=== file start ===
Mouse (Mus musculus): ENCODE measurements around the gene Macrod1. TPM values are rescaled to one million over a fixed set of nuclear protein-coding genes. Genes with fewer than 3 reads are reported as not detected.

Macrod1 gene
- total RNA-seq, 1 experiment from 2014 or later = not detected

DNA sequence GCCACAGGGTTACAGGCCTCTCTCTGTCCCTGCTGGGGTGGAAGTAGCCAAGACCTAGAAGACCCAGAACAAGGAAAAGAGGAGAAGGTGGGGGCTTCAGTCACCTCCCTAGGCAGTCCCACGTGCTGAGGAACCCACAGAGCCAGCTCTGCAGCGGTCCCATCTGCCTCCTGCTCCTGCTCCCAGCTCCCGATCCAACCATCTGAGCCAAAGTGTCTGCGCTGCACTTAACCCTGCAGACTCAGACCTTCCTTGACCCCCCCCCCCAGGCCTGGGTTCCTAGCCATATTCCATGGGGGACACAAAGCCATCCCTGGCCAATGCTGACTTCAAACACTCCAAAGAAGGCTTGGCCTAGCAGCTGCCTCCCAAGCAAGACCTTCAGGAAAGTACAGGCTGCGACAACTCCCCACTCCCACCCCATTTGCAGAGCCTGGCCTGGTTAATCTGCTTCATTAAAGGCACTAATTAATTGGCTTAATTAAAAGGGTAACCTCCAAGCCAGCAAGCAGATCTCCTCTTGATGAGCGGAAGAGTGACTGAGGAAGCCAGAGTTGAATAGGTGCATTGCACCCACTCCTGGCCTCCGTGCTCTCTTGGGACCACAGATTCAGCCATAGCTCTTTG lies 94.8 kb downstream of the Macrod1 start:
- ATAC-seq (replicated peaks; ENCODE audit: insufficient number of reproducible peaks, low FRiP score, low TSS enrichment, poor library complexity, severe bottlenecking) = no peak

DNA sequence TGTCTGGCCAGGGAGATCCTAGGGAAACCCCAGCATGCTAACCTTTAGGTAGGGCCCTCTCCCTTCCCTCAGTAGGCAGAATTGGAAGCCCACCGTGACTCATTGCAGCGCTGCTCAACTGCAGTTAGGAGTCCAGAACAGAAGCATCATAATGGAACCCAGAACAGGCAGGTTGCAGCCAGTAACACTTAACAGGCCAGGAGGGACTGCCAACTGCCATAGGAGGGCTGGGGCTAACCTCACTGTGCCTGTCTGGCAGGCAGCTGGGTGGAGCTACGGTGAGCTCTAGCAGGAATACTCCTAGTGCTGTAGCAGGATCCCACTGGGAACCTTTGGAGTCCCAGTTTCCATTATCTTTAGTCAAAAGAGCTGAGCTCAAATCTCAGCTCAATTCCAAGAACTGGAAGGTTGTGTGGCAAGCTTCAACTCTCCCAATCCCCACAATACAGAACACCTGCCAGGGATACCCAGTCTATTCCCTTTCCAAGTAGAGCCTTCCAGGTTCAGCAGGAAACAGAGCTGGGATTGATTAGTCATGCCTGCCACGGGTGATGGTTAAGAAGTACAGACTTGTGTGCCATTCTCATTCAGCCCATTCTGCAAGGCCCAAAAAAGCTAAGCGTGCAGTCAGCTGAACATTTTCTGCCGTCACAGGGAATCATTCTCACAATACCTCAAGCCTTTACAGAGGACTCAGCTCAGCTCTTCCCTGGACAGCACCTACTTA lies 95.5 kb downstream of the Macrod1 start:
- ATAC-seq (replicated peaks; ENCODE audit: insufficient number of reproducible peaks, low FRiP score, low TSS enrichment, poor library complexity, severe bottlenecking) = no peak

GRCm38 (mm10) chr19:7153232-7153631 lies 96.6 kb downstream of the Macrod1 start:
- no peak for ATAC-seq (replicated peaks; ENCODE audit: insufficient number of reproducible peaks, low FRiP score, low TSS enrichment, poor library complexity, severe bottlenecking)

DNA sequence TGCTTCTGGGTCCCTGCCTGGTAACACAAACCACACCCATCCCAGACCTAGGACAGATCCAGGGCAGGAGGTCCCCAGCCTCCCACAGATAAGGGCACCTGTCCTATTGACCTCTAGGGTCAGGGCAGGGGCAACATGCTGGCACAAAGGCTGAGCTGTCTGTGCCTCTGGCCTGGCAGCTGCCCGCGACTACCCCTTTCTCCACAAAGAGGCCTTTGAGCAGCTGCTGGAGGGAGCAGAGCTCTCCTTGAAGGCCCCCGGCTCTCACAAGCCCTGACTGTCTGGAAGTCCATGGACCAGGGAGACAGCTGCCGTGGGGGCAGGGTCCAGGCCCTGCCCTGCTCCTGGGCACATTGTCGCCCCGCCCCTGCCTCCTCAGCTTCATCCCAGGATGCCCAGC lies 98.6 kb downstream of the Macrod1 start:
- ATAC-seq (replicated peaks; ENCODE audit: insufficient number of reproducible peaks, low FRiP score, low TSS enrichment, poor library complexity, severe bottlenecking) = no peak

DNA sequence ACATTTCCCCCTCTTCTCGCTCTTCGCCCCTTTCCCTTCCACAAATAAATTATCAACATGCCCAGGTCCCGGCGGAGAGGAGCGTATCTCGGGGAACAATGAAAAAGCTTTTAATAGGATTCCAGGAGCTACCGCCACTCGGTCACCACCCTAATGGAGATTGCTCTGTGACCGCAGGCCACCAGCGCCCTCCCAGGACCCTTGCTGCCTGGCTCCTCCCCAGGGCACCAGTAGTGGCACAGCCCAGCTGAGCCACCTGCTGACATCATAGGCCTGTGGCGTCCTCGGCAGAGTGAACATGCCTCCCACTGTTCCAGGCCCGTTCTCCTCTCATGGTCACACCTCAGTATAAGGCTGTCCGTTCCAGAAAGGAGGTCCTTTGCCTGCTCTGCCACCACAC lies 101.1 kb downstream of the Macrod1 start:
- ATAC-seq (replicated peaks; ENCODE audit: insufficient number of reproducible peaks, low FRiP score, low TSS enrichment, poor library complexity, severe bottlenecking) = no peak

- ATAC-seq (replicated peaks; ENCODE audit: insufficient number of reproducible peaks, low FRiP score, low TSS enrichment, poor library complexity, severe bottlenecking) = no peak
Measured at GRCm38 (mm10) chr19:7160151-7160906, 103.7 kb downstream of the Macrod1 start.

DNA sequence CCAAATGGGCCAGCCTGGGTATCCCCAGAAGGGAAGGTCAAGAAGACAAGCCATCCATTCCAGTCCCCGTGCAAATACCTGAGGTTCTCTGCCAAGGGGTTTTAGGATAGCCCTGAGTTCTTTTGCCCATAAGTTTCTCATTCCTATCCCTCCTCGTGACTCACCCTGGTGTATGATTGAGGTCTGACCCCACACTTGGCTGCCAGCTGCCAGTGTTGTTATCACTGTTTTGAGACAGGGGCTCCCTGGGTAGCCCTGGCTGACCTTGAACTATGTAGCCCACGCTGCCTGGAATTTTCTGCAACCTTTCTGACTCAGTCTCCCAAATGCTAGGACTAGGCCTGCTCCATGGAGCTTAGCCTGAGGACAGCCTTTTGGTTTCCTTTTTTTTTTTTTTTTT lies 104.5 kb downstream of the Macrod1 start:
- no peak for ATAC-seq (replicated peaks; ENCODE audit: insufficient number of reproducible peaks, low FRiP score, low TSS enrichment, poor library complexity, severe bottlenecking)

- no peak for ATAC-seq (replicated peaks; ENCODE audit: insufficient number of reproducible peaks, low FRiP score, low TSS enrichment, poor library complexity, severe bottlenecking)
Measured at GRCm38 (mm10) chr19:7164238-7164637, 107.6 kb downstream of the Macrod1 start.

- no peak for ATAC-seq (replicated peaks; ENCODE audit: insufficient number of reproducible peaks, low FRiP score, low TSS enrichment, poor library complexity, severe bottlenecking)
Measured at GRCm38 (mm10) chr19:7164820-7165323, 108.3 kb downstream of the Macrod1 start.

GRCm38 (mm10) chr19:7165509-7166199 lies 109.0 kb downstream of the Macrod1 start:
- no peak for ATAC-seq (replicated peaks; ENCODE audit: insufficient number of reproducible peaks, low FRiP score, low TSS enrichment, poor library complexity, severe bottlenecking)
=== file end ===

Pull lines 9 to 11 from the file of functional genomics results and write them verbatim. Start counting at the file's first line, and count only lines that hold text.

- no peak for ATAC-seq (replicated peaks; ENCODE audit: insufficient number of reproducible peaks, low FRiP score, low TSS enrichment, poor library complexity, severe bottlenecking)

DNA sequence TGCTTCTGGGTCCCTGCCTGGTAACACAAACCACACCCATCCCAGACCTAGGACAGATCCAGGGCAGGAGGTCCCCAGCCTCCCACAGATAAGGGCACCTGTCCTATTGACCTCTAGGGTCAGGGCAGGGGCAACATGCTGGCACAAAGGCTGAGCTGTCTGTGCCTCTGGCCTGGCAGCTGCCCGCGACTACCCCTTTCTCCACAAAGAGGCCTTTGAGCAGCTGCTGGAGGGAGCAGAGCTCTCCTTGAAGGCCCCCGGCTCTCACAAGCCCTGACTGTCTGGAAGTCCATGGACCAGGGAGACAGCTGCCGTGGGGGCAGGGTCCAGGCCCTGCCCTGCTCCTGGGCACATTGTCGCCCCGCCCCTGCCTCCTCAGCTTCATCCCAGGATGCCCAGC lies 98.6 kb downstream of the Macrod1 start:
- ATAC-seq (replicated peaks; ENCODE audit: insufficient number of reproducible peaks, low FRiP score, low TSS enrichment, poor library complexity, severe bottlenecking) = no peak